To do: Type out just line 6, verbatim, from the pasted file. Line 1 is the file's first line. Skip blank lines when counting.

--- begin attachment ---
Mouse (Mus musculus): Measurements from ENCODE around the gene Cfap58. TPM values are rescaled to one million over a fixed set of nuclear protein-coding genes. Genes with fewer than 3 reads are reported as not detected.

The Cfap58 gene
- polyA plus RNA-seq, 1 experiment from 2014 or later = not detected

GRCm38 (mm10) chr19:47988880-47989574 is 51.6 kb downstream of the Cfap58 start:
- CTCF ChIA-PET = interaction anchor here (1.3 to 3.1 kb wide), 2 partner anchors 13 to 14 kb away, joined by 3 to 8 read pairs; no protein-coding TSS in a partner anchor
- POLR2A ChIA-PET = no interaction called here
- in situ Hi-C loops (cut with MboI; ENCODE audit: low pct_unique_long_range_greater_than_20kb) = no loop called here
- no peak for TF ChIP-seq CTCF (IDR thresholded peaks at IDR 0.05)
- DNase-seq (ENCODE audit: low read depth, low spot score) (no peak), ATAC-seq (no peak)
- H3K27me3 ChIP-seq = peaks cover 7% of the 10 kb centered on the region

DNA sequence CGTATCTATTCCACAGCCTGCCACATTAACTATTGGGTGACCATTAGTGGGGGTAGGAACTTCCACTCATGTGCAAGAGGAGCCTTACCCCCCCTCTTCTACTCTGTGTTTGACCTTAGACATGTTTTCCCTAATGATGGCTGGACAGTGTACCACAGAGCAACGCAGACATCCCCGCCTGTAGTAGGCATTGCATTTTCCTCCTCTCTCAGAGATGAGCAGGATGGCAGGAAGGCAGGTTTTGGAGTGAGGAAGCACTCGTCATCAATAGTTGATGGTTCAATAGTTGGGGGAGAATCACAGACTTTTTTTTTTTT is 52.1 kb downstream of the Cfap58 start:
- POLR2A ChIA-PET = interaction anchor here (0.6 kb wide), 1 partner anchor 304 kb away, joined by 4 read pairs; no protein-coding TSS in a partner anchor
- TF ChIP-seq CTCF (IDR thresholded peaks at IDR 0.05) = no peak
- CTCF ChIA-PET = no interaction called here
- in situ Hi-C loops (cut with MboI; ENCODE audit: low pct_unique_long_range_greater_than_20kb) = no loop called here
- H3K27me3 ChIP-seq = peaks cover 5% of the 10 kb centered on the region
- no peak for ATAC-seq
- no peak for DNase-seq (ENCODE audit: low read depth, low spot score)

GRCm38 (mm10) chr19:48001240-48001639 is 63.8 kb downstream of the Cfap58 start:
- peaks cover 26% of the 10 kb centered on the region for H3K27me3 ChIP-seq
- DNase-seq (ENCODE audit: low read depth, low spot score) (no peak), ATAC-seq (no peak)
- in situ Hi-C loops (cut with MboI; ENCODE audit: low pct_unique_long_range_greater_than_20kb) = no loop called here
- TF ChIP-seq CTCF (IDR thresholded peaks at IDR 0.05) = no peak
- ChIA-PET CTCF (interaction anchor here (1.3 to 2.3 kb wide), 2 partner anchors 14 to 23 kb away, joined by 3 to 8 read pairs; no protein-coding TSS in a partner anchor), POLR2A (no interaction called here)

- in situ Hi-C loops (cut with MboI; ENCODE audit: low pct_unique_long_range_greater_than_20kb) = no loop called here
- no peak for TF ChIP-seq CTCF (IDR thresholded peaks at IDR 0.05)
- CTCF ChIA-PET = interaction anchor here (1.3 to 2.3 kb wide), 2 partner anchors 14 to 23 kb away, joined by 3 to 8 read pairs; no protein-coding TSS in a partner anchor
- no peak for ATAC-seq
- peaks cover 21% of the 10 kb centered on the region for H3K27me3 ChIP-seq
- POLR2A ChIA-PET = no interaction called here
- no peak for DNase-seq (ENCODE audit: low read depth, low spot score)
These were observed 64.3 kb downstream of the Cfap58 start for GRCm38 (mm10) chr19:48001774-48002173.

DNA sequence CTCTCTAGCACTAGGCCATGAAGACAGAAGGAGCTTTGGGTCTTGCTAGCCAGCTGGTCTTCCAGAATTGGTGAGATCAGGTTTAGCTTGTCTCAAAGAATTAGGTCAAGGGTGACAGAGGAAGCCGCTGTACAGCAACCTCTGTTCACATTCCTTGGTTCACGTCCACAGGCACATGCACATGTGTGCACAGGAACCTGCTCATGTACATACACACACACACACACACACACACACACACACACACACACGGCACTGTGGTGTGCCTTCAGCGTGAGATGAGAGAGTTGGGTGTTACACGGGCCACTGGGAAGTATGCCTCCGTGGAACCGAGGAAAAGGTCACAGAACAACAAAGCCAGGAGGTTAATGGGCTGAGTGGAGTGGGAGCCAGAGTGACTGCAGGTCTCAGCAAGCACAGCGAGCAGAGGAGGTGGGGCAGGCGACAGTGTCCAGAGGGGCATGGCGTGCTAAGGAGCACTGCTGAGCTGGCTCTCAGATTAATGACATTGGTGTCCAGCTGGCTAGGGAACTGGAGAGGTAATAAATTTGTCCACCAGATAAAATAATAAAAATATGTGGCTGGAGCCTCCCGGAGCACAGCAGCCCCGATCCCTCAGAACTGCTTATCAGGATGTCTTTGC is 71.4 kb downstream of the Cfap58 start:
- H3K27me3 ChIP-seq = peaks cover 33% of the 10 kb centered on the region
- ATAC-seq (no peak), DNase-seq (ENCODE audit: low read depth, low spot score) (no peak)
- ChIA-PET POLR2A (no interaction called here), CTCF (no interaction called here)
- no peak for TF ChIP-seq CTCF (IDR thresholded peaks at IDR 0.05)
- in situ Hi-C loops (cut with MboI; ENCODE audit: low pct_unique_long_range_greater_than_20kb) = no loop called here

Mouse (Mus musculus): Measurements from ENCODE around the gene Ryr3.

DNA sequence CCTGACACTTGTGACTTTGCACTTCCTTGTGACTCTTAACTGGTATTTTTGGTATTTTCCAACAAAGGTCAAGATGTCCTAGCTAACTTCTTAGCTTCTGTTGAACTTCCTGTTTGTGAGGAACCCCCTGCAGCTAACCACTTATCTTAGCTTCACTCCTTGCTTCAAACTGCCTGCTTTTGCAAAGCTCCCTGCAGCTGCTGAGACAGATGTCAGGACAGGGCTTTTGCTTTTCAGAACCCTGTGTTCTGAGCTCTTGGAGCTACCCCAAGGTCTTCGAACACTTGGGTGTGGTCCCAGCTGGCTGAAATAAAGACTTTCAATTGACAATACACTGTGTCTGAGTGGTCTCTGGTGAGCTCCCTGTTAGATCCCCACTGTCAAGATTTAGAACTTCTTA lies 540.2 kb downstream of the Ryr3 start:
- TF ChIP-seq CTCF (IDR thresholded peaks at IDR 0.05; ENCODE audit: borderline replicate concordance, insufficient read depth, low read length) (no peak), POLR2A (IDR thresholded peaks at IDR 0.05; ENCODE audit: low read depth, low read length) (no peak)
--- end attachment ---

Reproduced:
- POLR2A ChIA-PET = no interaction called here